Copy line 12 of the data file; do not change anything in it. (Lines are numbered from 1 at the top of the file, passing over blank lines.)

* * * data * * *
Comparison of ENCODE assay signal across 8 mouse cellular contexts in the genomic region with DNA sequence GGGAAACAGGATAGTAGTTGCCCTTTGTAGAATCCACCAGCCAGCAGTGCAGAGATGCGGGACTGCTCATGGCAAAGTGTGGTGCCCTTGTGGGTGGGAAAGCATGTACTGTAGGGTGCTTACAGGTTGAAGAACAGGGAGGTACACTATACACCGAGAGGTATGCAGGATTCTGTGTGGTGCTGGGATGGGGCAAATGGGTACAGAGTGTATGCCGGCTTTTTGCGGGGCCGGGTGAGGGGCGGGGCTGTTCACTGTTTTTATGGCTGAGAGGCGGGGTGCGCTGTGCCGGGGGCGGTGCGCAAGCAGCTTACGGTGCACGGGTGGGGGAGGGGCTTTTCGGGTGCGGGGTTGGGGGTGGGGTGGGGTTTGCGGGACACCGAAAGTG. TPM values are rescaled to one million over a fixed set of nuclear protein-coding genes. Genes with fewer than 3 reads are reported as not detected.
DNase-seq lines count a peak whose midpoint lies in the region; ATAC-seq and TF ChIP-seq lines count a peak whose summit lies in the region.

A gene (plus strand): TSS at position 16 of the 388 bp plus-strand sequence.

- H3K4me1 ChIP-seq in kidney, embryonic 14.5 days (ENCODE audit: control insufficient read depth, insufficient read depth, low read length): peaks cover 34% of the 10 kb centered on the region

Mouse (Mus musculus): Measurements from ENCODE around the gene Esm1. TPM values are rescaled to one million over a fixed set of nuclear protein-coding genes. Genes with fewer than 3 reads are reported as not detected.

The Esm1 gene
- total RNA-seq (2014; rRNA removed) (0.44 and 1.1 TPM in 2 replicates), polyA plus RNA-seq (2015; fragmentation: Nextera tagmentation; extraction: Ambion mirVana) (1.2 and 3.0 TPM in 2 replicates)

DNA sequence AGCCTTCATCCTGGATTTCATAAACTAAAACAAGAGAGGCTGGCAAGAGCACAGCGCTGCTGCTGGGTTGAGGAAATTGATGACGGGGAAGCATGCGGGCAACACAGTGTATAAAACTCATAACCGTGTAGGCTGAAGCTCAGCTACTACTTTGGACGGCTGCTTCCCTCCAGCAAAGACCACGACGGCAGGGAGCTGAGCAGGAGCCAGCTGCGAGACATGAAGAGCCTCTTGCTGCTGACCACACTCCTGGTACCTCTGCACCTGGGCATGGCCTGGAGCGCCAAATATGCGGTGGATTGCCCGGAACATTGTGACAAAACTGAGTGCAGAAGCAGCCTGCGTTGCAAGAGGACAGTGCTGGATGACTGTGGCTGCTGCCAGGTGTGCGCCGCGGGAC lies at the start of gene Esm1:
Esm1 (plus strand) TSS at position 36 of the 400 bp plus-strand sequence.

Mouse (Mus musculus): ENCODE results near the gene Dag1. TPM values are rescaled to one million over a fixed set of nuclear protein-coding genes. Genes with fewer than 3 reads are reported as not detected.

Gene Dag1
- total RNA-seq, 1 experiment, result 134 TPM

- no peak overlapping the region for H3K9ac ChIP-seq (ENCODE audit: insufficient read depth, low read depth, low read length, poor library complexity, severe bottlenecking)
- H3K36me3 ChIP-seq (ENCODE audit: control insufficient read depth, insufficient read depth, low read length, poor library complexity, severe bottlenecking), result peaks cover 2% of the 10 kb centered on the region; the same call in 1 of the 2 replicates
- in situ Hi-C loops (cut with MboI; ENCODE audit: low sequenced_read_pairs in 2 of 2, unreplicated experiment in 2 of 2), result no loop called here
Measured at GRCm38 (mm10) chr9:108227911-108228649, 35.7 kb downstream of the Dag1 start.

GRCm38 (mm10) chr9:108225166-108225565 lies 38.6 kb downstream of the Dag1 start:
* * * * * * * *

- total RNA-seq, 1 experiment, result 134 TPM